Utah Writ of Execution: What You Need to Know

One of the most powerful tools used by debt collectors is a writ of execution. A writ of execution is a court order that allows creditors to seize property or money from the judgment debtor. In this article, we’ll explain what writs of execution are, how they work, and what you need to know to effectively stop them from taking everything you own.

What is a Writ of Execution?

A writ of execution is a court order that directs a sheriff, constable, or other law enforcement officer to seize property or money from the judgment debtor. The purpose of the writ is to satisfy a judgment that has been entered against the debtor. Once the property or money has been seized, it is typically sold at auction and the proceeds are used to pay off the judgment.

How Do Writs of Execution Work in Utah?

In Utah, a writ of execution is typically issued by the court clerk after a judgment has been entered against the debtor. The writ is then delivered to the sheriff, constable, or other law enforcement officer, who is responsible for enforcing it. The officer will typically visit the debtor’s property and seize any non-exempt assets that can be sold to satisfy the judgment. The proceeds of the sale will pay the costs of the sale first and then to pay the creditor. Any remaining money will be paid to the debtor. 

What Types of Property Can Be Seized in Utah?

Under Utah law, certain types of property are exempt from seizure under a writ of execution. These include:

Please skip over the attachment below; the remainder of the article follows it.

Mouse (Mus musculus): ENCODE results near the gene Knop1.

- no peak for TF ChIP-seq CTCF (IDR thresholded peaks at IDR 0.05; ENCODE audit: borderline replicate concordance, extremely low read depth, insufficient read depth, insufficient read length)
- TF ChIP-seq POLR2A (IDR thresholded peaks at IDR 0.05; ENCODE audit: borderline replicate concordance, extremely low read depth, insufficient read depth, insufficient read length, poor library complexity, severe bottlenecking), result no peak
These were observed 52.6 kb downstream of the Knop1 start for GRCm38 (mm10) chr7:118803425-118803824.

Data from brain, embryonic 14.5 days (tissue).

• The debtor’s primary residence, up to a certain value
  • One vehicle, up to a certain value
  • Some household appliances such as clothes washer and dryer, refrigerator, freezer, stove, microwave oven, and a sewing machine
  • Certain types of personal property, such as clothing, household furnishings, some firearms, bedding, and tools of the trade
  • Certain types of income, such as social security benefits, disability benefits, and child support payments

It’s important to note that exemptions can vary depending on the circumstances of the case, so it’s always best to consult with an attorney if you’re unsure about what property can be seized.

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Specificity is Required

A writ of execution needs to be specific enough to identify the property that is to be seized by the sheriff or constable. The writ must identify the debtor, the amount of the judgment, and the property to be seized with sufficient specificity so that the sheriff or constable can locate and seize the property without confusion or mistake.

The description of the property to be seized must be accurate and complete, so that there is no ambiguity as to which property is to be taken. In cases where the description of the property is vague or unclear, the sheriff or constable may be required to obtain a new writ or seek clarification from the court before proceeding with the seizure.

Claiming an Exemption

If you believe that the property being seized is exempt from execution under Utah law, you must claim the exemption in writing and file it with the court and the sheriff within 10 days after service of the Writ of Execution. This request is called a Reply and Request for Hearing. A blank Reply and Request for hearing should have been served to you with the writ of execution.

The claim of exemption must specify the basis for the exemption and provide evidence to support the claim. Utah law provides for various exemptions, such as exemptions for certain types of personal property, retirement accounts, and homesteads.

If the claim of exemption is filed timely, the sheriff or constable must release the property unless the creditor files a motion to challenge the exemption. In that case, the court will hold a hearing to determine whether the property is exempt from execution.

It’s important to note that failure to claim an exemption within the time period specified by law may result in a waiver of the exemption. If you have any questions about claiming an exemption, you should consult with an attorney.

Ownership Interests